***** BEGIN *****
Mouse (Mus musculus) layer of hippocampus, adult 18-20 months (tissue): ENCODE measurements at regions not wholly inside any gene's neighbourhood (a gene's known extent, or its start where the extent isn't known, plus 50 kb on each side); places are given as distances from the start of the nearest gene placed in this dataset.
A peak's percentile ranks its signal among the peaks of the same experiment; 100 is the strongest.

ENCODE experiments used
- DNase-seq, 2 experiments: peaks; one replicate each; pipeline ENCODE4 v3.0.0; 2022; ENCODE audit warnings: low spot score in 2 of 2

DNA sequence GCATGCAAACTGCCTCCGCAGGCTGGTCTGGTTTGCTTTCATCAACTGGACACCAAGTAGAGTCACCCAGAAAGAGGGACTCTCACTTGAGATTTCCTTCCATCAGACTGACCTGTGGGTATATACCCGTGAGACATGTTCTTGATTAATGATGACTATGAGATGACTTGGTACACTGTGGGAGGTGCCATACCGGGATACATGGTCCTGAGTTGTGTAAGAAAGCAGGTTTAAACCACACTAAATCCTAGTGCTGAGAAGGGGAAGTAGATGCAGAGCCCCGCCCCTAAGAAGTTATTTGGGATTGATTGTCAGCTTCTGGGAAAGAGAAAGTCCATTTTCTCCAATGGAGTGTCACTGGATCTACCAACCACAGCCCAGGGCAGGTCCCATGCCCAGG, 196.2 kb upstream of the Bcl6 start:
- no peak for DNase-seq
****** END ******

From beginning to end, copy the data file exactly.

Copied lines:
Mouse (Mus musculus) layer of hippocampus, adult 18-20 months (tissue): ENCODE measurements at regions not wholly inside any gene's neighbourhood (a gene's known extent, or its start where the extent isn't known, plus 50 kb on each side); places are given as distances from the start of the nearest gene placed in this dataset.
A peak's percentile ranks its signal among the peaks of the same experiment; 100 is the strongest.

ENCODE experiments used
- DNase-seq, 2 experiments: peaks; one replicate each; pipeline ENCODE4 v3.0.0; 2022; ENCODE audit warnings: low spot score in 2 of 2

DNA sequence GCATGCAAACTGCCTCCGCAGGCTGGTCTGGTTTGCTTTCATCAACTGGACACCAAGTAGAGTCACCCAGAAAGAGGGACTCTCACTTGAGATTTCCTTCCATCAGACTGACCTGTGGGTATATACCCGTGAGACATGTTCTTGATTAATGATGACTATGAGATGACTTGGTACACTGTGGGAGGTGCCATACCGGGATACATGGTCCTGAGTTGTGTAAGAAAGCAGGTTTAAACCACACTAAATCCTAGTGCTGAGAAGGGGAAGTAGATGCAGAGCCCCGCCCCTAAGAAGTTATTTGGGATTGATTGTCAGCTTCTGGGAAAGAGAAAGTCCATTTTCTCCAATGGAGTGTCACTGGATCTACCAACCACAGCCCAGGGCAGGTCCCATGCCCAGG, 196.2 kb upstream of the Bcl6 start:
- no peak for DNase-seq